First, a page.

Innovation Experts Speak at RCE
Submitted by Teresa Hendren in RCS Highlights on March 03, 2021
Three professionals (and RCS parents) volunteered and brought their creativity, passion, motivating mindsets, and problem solving skills to share with 2nd and 3rd grade classes Friday, 2/26/21.
“2H LOVED having 3 special speakers come in and talk about engineering, innovation, and having a growth mindset when it comes to solving problems. We integrated the ELA curriculum and Science curriculum with our special speakers, learning about where ideas for inventions come from!” – Mrs Haserot, RCS 2nd Grade Teacher.
Mrs. “Wo” Wodetzki, RCE Science Teacher, was the primary organizer of the speakers. She planned the schedule for each speaker to present five times so all 2nd and 3rd grade cohorts had a chance to participate. “We were super blessed by outstanding presenters and innovators!” – Mrs. Wo
Meet our speakers!
Justin’s dream to work in games began in 3rd grade. He shared that he would draw levels for Mario Brothers. Later, he moved to California with the dream to work at Electronic Arts (EA).
After beginning as a graphic designer making print ads, billboards, etc., he now works as a Senior UX on the SIMS team at EA. Working on a team of 500+, Justin shared with RCS students about the value of teamwork:
“The fact that we can all work together as a team is the reason that something as big as SIMS 4 can exist and continue to exist. Sometimes working on a team is not fun. Sometimes people disagree and have different opinions. Your reaction to those times is very important. You have to stay positive and productive despite the conflict.”
Justin shared that sometimes being a part of something you’re excited and passionate about comes with let downs, but no mistake or closed door goes wasted. Every experience helps make tomorrow better. He further encouraged students to keep track of their creative ideas by using a scrapbook or even just a piece of paper to write or draw out any idea that comes to mind.
What is an engineer? A problem solver!
Scott taught RCS students not only about good engineers, but also how to be a process engineer with: Action -> Plan -> Do -> Check. He showed students how to define a problem, do your research, develop a possible solution, design a solution, make a prototype, test it, evaluate the solutions.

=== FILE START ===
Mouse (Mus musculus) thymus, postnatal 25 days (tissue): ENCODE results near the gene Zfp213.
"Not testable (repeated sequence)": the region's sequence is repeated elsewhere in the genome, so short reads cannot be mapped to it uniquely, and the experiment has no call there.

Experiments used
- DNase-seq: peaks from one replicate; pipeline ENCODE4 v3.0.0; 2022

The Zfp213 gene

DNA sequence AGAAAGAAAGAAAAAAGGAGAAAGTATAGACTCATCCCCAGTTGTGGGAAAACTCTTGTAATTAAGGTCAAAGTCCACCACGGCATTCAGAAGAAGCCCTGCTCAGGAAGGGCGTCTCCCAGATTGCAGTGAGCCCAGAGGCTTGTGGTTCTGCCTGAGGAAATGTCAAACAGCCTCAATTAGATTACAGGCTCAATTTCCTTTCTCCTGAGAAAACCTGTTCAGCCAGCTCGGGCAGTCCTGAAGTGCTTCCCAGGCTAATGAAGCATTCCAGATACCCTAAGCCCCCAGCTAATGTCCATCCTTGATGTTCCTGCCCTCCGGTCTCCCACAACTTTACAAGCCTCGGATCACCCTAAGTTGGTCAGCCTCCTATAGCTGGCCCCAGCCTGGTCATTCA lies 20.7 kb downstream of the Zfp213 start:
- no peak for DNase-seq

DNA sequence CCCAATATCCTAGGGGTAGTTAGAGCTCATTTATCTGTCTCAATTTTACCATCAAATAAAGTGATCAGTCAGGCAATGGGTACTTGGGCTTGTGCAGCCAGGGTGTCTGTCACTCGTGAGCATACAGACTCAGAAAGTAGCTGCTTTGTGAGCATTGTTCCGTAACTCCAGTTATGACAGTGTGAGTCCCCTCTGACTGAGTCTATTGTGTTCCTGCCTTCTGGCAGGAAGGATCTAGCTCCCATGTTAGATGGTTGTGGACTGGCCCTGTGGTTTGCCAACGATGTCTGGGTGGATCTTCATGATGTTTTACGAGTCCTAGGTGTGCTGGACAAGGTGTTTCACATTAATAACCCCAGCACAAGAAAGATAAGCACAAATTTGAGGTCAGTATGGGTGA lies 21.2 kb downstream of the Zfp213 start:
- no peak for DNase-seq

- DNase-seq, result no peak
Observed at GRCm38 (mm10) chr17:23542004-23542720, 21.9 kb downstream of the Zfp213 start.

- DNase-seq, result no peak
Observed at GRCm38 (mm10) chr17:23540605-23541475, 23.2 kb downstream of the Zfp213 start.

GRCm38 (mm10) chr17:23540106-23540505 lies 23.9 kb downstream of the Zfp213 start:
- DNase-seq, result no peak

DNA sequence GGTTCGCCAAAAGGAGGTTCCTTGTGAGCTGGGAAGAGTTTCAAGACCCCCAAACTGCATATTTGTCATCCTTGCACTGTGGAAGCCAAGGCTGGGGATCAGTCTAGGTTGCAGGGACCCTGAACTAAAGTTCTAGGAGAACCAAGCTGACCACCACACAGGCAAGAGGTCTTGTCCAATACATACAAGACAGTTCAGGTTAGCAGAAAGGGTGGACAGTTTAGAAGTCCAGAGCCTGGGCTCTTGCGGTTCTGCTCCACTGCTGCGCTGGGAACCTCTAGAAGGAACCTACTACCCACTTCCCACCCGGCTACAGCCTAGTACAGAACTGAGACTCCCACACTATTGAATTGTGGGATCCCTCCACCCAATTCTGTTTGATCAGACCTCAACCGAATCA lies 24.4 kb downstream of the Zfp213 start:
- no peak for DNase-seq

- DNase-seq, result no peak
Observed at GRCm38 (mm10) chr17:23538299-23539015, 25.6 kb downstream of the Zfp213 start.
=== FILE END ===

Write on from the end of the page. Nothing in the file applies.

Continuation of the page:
Students really enjoyed learning about the evolution of problem solving over time in Scott’s examples of Race Cars. Over time, there have been significant improvements in the “4 M’s”: Man, Material, Method, Machine. For example, in 1908 racers had two people (the driver & a mechanic) that needed 30 min pit stops, used hand tools (& a lot of muscle), and cars were made out of steel, brass, lead, even wood wheels! How fast did race cars go in 1908? 59 mph!
Fast forward to 2016, there was 21 people in pit stop (three per tire – one with power tool, one takes tire off, one puts new tire on), improved process, more efficiency, and 2.31 second pit stop. How fast was the fastest race car in 2016? 237 mph!!
Scott’s encouragement to students based on his engineering experience, “Don’t be afraid to start, don’t be afraid of failure. What happens if we fail? We learn and try something else!”
While demonstrating VR was exciting in it’s own, Josh shared about the evolution of virtual reality technology. Did you know it began almost 100 years ago?
Students got to dream about where they could go in virtual reality! Everywhere from a unicorn fantasy land to the frozen-solid arctic was shared by 2nd and 3rd graders.
Also, what industries will be improved with virtual reality technology? How about exercise? Think of the training opportunities in medicine, military, and aviation to name a few!
Josh also challenged students to think about “what makes great technology?” For a user, the tech needs to be functional, emotional, life changing, and potentially society-changing. Students interacted as they imagined the many ways virtual reality can be used to not only play, but also improve the world around them!